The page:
ReferenceClasses

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Objects With Fields Treated by Reference (OOP-style)

The software described here supports reference classes whose objects have fields accessed by reference in the style of OOP languages such as Java and C++. Computations with these objects invoke methods on them and extract or set their fields. The field and method computations potentially modify the object. All computations referring to the objects see the modifications, in contrast to the usual functional programming model in R. Reference classes can be used to program in Rdirectly or in combination with an interface to an OOP-style language, allowing R-written methods to extend the interface.

Keywords
classes, programming
Usage
setRefClass(Class, fields = , contains = , methods =,
     where =, inheritPackage =, ...)

getRefClass(Class, where =)

Arguments
Class
character string name for the class.

In the call to getRefClass() this argument can also be any object from the relevant class; note also the corresponding reference class methods documented in the section on Writing Reference Methods.

fields
either a character vector of field names or a named list of the fields. The resulting fields will be accessed with reference semantics (see the section on Reference Objects). If the argument is a list, the elements of the list can be the character string name of a class, in which case the field must be from that class or a subclass.

The element in the list can alternatively be an accessor function, a function of one argument that returns the field if called with no argument or sets it to the value of the argument otherwise. Accessor functions are used internally and for inter-system interface applications. Their definition follows the rules for writing methods for the class: they can refer to other fields and can call other methods for this class or its superclasses. See the section on Implementation for the internal mechanism used by accessor functions.

Note that fields are distinct from the slots, if any, in the object. Slots are, as always, handled by standard R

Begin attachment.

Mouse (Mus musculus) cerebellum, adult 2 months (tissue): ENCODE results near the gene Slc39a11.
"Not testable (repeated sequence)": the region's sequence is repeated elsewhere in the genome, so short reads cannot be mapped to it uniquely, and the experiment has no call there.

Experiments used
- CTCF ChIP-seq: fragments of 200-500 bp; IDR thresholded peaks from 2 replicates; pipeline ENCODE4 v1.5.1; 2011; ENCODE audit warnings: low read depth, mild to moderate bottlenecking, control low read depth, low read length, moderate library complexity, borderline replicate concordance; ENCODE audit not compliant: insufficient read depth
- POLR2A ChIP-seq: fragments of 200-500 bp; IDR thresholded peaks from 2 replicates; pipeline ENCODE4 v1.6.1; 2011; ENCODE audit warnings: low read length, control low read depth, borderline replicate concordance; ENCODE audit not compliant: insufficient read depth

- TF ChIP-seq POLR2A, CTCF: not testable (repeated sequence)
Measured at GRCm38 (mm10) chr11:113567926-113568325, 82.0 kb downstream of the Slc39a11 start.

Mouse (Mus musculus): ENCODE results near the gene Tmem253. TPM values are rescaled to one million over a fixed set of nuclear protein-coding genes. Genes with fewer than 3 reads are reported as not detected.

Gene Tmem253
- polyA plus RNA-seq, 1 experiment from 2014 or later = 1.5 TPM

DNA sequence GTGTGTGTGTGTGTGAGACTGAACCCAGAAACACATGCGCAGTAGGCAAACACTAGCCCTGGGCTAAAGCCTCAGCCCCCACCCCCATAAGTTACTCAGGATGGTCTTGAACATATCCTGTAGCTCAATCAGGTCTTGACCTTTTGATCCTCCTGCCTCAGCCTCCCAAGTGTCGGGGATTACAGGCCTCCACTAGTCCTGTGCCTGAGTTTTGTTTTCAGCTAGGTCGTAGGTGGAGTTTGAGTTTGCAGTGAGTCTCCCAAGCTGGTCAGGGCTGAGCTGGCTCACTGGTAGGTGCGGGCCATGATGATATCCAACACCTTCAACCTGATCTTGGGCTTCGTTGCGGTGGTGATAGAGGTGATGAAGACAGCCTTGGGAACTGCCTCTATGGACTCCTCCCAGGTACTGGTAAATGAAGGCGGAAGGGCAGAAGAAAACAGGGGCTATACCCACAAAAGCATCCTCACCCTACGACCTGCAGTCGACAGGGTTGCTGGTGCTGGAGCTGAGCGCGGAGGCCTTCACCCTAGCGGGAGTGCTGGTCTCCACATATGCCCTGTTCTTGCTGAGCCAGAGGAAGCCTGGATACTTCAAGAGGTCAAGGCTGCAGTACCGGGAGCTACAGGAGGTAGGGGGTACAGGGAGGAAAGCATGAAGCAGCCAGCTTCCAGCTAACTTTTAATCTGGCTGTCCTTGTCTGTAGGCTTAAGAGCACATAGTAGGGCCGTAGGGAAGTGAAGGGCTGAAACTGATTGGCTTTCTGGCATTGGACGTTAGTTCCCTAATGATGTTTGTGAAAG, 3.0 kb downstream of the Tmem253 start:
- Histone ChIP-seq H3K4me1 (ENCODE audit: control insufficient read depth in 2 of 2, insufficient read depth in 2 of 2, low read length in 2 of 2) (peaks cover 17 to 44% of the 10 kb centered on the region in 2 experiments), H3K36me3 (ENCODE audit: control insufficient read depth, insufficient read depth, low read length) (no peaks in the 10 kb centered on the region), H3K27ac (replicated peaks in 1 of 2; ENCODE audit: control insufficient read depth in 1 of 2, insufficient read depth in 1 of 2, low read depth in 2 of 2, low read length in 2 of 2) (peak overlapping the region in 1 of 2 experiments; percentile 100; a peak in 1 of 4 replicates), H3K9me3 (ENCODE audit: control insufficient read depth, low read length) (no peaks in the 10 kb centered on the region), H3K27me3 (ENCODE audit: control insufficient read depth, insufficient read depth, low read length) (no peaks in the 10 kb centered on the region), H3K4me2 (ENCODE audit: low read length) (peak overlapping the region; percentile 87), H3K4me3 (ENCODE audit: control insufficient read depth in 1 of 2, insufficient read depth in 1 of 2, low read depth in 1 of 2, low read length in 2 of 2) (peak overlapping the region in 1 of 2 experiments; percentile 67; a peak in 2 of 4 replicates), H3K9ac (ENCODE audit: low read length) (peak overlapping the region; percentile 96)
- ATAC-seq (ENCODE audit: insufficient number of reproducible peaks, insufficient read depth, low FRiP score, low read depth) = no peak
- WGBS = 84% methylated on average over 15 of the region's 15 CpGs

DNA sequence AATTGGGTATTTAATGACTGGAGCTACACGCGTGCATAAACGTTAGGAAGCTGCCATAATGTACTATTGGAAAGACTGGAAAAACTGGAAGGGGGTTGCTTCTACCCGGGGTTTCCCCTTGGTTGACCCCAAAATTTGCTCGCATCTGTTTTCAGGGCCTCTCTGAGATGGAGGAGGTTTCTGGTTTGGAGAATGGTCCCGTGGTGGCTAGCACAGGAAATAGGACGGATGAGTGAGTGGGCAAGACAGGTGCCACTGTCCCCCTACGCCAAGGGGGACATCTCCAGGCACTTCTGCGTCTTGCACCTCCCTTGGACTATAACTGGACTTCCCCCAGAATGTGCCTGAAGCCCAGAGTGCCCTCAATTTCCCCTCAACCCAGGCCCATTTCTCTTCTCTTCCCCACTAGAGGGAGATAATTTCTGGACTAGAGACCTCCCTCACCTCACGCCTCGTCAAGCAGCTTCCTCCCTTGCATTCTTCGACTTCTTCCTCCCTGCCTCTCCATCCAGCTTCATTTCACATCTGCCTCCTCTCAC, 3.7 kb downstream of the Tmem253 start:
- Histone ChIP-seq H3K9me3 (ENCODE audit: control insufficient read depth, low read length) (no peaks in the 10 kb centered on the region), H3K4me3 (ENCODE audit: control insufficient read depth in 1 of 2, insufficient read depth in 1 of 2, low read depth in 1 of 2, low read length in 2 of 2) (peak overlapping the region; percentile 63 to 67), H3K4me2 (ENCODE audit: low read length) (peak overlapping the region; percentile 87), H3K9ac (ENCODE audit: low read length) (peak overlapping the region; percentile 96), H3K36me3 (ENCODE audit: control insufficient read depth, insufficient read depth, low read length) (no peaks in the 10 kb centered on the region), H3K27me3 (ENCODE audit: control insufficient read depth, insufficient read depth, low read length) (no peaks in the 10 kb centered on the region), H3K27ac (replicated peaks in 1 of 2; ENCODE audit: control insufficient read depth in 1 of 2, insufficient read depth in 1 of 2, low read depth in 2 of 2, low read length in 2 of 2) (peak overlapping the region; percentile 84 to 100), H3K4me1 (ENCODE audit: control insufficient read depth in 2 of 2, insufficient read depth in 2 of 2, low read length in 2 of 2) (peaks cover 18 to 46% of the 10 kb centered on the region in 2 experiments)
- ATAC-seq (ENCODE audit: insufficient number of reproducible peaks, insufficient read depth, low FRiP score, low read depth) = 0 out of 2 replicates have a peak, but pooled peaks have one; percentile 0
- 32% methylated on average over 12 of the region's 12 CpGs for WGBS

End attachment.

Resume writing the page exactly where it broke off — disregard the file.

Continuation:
Value

  • setRefClass() returns a generator function suitable for creating objects from the class, invisibly. A call to this function takes any number of arguments, which will be passed on to the initialize method. If no initialize method is defined for the class or one of its superclasses, the default method expects named arguments with the name of one of the fields and unnamed arguments, if any, that are objects from one of the superclasses of this class (but only superclasses that are themselves reference classes have any effect).

    The generator function is similar to the S4 generator function returned by setClass. In addition to being a generator function, however, it is also a reference class generator object, with reference class methods for various utilities. See the section on reference class generator objects below.

    If the class has a method defined for $initialize(),this method will be called once the reference object has been created. You should write such a method for a class that needs to do some special initialization. In particular, a reference method is recommended rather than a method for the S4 generic function initialize(), because some special initialization is required for reference objects before the initialization of fields. As with S4 classes, methods are written for $initialize()and not for $new(),both for the previous reason and also because $new()is invoked on the generator object and would be a method for that class.